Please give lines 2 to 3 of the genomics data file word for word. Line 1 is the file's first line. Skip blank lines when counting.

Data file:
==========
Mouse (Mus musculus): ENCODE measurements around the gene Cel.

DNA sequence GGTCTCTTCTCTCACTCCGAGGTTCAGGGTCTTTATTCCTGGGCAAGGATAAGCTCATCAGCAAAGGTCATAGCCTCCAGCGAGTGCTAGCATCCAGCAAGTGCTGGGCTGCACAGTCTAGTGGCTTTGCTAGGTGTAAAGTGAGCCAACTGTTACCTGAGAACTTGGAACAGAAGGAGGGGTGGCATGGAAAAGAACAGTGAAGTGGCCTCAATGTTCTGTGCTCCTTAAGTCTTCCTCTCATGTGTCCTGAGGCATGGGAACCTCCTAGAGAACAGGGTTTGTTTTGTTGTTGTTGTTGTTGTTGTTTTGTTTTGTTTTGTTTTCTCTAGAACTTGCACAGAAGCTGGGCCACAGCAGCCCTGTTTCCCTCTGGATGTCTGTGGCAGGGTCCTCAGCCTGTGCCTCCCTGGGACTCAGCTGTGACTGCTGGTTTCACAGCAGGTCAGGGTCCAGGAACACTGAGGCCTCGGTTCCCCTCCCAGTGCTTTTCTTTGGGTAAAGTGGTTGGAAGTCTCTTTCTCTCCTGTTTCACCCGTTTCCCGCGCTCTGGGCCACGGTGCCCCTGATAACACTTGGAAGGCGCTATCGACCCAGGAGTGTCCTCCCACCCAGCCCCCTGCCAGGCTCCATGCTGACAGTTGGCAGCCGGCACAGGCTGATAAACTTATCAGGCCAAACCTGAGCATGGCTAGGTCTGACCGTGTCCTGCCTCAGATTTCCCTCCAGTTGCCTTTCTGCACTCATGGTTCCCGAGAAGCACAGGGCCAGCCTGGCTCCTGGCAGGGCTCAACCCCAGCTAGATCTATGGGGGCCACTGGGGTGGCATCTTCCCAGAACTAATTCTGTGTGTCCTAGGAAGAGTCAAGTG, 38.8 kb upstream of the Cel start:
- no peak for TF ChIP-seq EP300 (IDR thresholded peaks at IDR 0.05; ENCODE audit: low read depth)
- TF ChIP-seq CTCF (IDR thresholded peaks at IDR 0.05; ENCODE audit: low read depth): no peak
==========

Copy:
DNA sequence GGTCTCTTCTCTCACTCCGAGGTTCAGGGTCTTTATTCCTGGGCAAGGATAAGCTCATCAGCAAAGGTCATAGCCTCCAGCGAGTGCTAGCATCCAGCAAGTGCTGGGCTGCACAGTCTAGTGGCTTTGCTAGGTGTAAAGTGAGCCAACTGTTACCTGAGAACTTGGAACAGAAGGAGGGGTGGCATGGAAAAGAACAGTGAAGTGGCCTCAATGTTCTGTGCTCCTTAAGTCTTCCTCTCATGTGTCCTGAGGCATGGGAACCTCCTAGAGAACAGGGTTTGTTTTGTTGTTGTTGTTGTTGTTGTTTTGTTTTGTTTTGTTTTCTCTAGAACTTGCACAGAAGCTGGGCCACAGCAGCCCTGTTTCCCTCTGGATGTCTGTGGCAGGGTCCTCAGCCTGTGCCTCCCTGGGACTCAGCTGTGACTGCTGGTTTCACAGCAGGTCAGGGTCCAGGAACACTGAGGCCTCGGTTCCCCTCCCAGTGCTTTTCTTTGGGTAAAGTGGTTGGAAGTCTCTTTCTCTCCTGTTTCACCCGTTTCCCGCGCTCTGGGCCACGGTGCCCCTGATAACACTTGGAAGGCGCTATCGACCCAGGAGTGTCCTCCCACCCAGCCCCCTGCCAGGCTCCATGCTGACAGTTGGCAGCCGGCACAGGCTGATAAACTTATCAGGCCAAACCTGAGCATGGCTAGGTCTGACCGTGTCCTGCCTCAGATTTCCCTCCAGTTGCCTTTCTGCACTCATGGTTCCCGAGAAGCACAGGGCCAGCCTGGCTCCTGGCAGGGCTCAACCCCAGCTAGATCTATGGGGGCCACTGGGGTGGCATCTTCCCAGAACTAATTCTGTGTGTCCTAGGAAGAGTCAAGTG, 38.8 kb upstream of the Cel start:
- no peak for TF ChIP-seq EP300 (IDR thresholded peaks at IDR 0.05; ENCODE audit: low read depth)